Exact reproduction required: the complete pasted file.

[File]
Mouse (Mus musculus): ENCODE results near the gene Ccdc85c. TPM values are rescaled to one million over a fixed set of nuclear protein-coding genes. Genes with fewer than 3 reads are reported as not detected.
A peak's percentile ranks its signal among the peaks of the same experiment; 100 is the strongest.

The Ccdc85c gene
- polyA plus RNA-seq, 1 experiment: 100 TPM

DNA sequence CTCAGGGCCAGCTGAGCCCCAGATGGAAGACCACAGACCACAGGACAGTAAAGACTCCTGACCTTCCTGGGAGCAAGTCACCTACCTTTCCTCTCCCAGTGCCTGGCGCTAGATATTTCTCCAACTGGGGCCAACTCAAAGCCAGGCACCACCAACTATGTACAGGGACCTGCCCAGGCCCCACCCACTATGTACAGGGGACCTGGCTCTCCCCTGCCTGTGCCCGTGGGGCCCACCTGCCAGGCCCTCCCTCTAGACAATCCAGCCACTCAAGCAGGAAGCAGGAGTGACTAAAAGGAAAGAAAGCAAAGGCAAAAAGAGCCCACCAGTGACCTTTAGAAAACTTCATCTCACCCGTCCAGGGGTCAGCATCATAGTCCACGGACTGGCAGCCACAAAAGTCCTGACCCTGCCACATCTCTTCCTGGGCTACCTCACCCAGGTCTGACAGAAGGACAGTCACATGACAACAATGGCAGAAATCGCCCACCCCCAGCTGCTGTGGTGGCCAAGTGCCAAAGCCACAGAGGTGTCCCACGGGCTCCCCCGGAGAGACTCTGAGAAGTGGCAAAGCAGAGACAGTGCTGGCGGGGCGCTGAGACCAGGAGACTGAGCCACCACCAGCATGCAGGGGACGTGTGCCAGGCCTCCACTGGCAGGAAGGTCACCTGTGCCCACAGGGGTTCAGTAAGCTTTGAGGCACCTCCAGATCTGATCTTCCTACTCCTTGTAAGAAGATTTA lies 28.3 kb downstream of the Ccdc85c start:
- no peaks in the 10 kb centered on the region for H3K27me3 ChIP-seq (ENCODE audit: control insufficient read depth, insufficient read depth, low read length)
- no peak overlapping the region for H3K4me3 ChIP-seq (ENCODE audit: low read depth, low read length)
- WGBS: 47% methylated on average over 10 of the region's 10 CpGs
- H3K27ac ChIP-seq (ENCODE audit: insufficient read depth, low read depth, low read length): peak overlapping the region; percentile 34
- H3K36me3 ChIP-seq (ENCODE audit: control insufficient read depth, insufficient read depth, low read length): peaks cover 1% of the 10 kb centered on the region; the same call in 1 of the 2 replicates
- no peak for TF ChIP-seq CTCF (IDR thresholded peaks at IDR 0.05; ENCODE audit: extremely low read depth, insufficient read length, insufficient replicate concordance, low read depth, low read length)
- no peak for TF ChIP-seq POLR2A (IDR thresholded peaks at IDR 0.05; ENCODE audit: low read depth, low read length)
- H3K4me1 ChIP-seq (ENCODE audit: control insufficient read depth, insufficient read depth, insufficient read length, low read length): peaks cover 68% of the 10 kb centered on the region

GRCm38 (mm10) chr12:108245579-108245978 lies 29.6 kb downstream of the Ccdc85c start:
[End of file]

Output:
Mouse (Mus musculus): ENCODE results near the gene Ccdc85c. TPM values are rescaled to one million over a fixed set of nuclear protein-coding genes. Genes with fewer than 3 reads are reported as not detected.
A peak's percentile ranks its signal among the peaks of the same experiment; 100 is the strongest.

The Ccdc85c gene
- polyA plus RNA-seq, 1 experiment: 100 TPM

DNA sequence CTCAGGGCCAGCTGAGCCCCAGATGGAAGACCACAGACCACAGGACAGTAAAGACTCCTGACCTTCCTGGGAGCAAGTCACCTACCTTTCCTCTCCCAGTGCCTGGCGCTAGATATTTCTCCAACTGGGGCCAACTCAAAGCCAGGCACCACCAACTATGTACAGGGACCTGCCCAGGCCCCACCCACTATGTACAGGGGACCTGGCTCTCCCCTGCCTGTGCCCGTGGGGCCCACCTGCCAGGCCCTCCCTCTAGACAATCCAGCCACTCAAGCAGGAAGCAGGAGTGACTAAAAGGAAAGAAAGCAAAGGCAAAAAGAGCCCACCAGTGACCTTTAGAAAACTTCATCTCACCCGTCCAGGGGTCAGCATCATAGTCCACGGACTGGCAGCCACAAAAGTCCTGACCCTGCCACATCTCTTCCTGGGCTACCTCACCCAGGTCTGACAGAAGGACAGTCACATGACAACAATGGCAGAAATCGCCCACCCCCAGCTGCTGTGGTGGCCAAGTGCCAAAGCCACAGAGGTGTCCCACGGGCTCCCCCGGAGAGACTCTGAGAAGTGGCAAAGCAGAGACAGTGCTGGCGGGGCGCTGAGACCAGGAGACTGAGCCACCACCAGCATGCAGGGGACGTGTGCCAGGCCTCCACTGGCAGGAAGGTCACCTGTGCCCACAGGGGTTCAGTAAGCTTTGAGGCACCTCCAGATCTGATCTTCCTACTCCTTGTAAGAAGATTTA lies 28.3 kb downstream of the Ccdc85c start:
- no peaks in the 10 kb centered on the region for H3K27me3 ChIP-seq (ENCODE audit: control insufficient read depth, insufficient read depth, low read length)
- no peak overlapping the region for H3K4me3 ChIP-seq (ENCODE audit: low read depth, low read length)
- WGBS: 47% methylated on average over 10 of the region's 10 CpGs
- H3K27ac ChIP-seq (ENCODE audit: insufficient read depth, low read depth, low read length): peak overlapping the region; percentile 34
- H3K36me3 ChIP-seq (ENCODE audit: control insufficient read depth, insufficient read depth, low read length): peaks cover 1% of the 10 kb centered on the region; the same call in 1 of the 2 replicates
- no peak for TF ChIP-seq CTCF (IDR thresholded peaks at IDR 0.05; ENCODE audit: extremely low read depth, insufficient read length, insufficient replicate concordance, low read depth, low read length)
- no peak for TF ChIP-seq POLR2A (IDR thresholded peaks at IDR 0.05; ENCODE audit: low read depth, low read length)
- H3K4me1 ChIP-seq (ENCODE audit: control insufficient read depth, insufficient read depth, insufficient read length, low read length): peaks cover 68% of the 10 kb centered on the region

GRCm38 (mm10) chr12:108245579-108245978 lies 29.6 kb downstream of the Ccdc85c start: